Sandel is the author of several publications, including Democracy's Discontent and Public Philosophy. Public Philosophy is a collection of his own previously published essays examining the role of morality and justice in American political life. He offers a commentary on the roles of moral values and civic community in the American electoral process—a much-debated aspect of the 2004 US election cycle and of current political discussion.
Sandel gave the 2009 Reith Lectures on "A New Citizenship" on BBC Radio, addressing the "prospect for a new politics of the common good". The lectures were delivered in London on May 18, Oxford on May 21, Newcastle upon Tyne on May 26, and Washington, DC, in early June, 2009.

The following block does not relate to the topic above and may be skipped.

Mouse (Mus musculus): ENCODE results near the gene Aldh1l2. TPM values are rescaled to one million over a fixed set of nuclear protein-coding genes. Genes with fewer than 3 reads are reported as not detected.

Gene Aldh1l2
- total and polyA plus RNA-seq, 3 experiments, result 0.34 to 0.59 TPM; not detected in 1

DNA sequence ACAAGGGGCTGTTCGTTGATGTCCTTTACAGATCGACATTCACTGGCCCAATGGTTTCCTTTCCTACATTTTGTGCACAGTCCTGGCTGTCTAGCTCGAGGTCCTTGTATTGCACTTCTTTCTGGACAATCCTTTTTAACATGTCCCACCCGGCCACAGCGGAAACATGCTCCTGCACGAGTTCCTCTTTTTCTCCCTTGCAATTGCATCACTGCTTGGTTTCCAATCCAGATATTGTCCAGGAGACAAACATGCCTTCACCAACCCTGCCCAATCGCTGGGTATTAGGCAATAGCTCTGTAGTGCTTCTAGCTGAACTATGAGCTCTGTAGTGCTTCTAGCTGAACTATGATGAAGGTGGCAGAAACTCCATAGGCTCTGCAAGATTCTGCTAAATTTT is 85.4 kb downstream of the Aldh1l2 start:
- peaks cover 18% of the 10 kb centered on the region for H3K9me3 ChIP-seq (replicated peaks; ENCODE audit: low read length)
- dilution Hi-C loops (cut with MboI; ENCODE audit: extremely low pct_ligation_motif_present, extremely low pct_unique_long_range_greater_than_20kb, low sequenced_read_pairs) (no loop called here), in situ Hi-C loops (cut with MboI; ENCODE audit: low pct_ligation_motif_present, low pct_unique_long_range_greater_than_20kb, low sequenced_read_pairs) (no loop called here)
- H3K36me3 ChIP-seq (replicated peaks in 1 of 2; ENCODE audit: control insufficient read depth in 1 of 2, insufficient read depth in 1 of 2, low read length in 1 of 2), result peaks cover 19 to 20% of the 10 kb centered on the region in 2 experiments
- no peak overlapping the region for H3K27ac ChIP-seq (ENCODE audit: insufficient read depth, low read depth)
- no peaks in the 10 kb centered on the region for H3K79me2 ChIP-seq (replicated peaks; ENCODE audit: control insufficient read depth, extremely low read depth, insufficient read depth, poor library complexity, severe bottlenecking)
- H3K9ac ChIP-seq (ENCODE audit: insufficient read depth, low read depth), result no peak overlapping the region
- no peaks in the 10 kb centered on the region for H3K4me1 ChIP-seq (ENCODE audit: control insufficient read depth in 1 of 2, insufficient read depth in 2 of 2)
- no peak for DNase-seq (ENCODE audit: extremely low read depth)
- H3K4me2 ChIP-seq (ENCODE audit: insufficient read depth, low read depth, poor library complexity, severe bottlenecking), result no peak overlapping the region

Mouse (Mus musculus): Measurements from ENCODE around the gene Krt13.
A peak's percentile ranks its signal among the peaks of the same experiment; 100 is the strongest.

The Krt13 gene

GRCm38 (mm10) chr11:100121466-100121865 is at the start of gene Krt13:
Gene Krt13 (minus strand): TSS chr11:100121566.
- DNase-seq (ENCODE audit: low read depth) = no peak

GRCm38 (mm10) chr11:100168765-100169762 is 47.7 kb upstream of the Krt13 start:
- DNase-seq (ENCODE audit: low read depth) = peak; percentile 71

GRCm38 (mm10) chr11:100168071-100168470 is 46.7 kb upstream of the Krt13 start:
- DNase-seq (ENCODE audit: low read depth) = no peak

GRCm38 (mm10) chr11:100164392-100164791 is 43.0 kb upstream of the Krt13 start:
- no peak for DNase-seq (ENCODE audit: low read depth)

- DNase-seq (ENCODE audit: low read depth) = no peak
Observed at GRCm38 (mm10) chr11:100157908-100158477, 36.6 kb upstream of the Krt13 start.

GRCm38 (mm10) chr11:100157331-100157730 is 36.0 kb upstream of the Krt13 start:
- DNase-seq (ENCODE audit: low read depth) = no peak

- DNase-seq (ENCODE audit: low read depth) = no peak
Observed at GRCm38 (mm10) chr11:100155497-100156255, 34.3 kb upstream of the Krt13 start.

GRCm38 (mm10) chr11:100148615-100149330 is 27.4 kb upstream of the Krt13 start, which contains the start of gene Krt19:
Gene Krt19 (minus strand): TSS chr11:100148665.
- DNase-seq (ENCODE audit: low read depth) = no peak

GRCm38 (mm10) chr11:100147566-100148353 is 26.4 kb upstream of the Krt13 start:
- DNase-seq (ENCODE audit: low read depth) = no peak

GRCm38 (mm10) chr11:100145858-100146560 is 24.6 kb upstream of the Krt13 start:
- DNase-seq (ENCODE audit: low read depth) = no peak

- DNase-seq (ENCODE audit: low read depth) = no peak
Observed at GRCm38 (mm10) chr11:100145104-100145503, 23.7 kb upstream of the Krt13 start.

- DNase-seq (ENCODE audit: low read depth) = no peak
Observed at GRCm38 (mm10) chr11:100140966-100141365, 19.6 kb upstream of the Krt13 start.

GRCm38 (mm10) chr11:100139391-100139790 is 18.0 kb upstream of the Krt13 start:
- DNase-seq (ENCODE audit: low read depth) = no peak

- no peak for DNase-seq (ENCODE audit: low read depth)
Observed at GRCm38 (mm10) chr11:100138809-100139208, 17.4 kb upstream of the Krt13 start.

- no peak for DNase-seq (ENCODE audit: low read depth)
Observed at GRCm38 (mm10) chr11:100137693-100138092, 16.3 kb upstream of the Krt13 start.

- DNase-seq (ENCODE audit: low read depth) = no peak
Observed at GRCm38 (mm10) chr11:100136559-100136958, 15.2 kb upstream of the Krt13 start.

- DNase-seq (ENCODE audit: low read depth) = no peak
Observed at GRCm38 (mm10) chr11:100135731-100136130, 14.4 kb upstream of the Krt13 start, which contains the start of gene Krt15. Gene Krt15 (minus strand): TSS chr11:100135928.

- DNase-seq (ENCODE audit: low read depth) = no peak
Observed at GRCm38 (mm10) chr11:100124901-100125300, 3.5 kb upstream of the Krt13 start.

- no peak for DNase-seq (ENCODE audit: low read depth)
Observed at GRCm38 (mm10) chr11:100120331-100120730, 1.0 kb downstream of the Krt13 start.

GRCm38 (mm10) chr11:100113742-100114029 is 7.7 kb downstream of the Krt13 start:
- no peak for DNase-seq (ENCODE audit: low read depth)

He is also the author of the book What Money Can't Buy: The Moral Limits of Markets (2012), which argues some desirable things--such as body organs and the right to kill endangered species--should not be traded for cash. In the book, Sandel argues that stimulating a market-oriented approach in people may lead to relaxation or even corruption of their moral values.
Citing Michael Young's trailblazing work as a precedent, and developing a line of thought shared with Daniel Markovits's The Meritocracy Trap, Michael Sandel in his latest book (2020) makes a case against merit, calling it a "tyranny". Ongoing stalled social mobility and increasing inequality are laying bare the crass delusion of the American Dream, and the promise "you can make it if you want and try". The latter, according to Sandel, is the main culprit of the anger and frustration which brought some Western countries towards populism.
This list is incomplete; you can help by . (September 2012)